Microsoft Flow – Manage your flow solution in production and development

Once you have started with Microsoft Flow in your production environments you will find that you want to update those Flows without affecting the existing production flows. Small changes you might dare to risk but what if you have a number of days work to do to existing flows. How do you now update those flows?

In this post I’m going through the different options that are currently available within Microsoft Flow.

Approach 1 – Directly update your flows

This might feel risky as you might make mistakes. With the right experience you could potentially go for this option. Or you could even ask someone else with the right experience to do this, but whatever steps you take this is the risky approach.

Approach 2 – Create a test/development tenant (1st half)

This sounds like the sensible option to me. You simply recreate the flow in a different tenant  and still connect to your production data and you can update your flows without updating the production tenant. Unfortunately you will see the following failures appear.

When you look at the failure details it looks like running flows connecting to data across tenants isn’t supported/working:

{“error_description”:”Exception of type ‘Microsoft.IdentityModel.Tokens.AudienceUriValidationFailedException’ was thrown.”} clientRequestId: c6b2be29-9d0a-40a3-a7a7-37f250ec8356 serviceRequestId: f9575e9e-9032-5000-6015-e841744aa5d7

Approach 3 – Create a test/development tenant and replicate data (2nd half)

Same as approach 3 but now we also replicate the data in the test tenant. Now you will find that you will need to update all of the actions with the right base Url:

Unless of course you develop your Flows properly and rather than select the Site Address from the drop down you use the Enter custom value option and then use variables to select the site.

Conclusion this is also not really an option as you can’t easily copy your flows form one tenant to another.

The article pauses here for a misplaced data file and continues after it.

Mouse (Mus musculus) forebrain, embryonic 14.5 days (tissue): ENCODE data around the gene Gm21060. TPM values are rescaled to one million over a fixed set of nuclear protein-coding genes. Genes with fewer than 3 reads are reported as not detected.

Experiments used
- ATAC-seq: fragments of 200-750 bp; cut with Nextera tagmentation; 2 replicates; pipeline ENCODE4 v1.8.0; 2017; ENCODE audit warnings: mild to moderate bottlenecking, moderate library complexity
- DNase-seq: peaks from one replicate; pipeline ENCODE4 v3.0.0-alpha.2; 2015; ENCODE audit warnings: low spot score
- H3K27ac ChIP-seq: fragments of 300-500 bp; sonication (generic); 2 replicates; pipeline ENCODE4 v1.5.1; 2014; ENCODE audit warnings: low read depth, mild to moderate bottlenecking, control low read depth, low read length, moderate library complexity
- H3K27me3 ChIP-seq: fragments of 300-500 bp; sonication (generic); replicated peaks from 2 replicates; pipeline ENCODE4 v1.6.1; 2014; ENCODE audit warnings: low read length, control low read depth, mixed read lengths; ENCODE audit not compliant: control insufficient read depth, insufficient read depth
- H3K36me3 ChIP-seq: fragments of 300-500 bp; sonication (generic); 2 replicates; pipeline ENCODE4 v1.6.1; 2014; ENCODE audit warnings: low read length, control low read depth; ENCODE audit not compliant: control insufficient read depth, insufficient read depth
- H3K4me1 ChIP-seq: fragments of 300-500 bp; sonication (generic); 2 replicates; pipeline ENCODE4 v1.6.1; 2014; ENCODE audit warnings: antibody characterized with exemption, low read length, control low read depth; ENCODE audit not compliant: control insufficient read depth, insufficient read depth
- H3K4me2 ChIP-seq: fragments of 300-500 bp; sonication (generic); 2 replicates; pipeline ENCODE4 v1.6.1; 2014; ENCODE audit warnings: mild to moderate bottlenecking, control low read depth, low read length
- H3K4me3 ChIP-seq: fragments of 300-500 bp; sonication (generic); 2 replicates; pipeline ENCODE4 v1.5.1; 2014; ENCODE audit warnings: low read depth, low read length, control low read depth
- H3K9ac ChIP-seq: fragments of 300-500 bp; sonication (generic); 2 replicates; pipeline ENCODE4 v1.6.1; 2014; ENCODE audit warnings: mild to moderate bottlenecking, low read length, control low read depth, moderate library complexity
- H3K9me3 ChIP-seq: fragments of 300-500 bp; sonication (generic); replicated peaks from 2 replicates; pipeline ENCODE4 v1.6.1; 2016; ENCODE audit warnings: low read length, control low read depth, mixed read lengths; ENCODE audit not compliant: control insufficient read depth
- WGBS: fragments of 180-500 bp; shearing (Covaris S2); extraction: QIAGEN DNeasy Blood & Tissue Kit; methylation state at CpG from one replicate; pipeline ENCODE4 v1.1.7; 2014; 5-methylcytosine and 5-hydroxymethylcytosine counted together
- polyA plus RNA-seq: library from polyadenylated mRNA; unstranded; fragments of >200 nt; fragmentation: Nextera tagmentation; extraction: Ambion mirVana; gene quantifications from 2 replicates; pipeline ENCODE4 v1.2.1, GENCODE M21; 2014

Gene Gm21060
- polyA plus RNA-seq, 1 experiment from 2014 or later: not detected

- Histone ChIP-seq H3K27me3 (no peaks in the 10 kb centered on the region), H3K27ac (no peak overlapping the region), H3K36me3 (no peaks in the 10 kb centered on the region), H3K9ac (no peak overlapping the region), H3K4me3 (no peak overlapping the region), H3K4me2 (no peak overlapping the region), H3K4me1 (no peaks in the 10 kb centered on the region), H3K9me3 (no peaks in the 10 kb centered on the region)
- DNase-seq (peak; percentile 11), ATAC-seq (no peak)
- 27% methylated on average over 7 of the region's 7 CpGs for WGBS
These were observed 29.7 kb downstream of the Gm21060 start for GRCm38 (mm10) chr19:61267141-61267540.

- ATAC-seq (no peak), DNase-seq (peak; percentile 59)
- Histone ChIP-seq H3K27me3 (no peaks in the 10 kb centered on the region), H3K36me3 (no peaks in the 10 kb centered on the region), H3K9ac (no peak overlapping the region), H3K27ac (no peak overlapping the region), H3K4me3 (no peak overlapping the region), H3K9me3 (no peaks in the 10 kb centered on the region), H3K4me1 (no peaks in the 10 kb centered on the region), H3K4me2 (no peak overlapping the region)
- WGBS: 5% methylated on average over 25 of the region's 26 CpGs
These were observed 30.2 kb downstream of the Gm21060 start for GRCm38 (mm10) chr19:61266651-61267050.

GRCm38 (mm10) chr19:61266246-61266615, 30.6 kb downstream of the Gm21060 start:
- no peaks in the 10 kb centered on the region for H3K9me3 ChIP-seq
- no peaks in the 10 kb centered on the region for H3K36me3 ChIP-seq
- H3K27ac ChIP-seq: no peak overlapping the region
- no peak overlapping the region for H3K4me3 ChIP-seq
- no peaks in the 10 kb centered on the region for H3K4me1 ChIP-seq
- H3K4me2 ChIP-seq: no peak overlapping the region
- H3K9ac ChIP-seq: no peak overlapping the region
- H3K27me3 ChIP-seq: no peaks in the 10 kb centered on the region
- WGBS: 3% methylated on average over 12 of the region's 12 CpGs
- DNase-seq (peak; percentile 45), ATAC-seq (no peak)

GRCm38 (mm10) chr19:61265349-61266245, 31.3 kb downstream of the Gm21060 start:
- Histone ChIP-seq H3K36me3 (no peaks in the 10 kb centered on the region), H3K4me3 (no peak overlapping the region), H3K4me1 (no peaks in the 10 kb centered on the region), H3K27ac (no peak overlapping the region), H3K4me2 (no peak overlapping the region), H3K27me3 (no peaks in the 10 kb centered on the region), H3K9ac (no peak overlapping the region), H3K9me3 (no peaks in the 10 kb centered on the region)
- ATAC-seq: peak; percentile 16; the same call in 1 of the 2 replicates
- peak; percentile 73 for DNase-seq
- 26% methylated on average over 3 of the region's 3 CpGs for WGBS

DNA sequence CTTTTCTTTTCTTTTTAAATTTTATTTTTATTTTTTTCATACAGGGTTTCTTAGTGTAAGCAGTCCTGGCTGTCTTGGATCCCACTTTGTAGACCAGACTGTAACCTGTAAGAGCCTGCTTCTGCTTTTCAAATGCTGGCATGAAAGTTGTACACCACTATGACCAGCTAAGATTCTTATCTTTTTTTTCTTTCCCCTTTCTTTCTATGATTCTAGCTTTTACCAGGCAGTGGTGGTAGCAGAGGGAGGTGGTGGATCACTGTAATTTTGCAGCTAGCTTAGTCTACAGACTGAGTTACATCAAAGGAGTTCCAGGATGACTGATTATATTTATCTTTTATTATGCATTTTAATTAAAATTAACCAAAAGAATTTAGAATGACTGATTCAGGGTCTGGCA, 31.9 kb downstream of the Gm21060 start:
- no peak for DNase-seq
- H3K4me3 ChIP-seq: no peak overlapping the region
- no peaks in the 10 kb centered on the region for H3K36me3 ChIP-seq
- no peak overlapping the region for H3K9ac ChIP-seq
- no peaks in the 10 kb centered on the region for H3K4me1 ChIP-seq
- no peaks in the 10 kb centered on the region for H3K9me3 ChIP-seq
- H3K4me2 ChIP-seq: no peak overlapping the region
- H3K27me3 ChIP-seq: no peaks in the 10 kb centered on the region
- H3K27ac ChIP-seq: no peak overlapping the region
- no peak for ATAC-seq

Approach 4 – Create a copy of your flow

In our 4th approach we start with an existing flow and use the save as option to create a copy of the flow.

 

 

Give the flow a new name.

 

Now we have two versions of the same flow. But one is active and the other one is not active.

 

Now we can make our updates to the dev version of flow and test this flow. Note that if you run this flow and it updates data it will update your production data!

Once you have made your changes to the dev version of the flow you could test the flow while the production flow is still working. You could even consider putting a switch inside your flow that makes the flow run in Development mode or production mode so that you can avoid updating production data. Then once you are done, simply toggle to off/on for your production and development version of your flows and you are up and running. How about a roll back plan? Well that is easy simply switch the on/off the other way around again.

 

 

 

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3 thoughts on “Microsoft Flow – Manage your flow solution in production and development

  1. Pieter,

    Thanks for discussing these options. I think the approach you have in #3 should be explore more in an enterprise environment. I was also thinking that perhaps there might be a tool out there that can read a JSON file of the flow and quickly do a find and replace strings before loading into the next environment. For example, as admins you could have simple EXCEL file with VBA scripts that will read the JSON file and perform string functions to reset the parameters. This way, you could change the GUID of views as you move them from one to the next.

    Like

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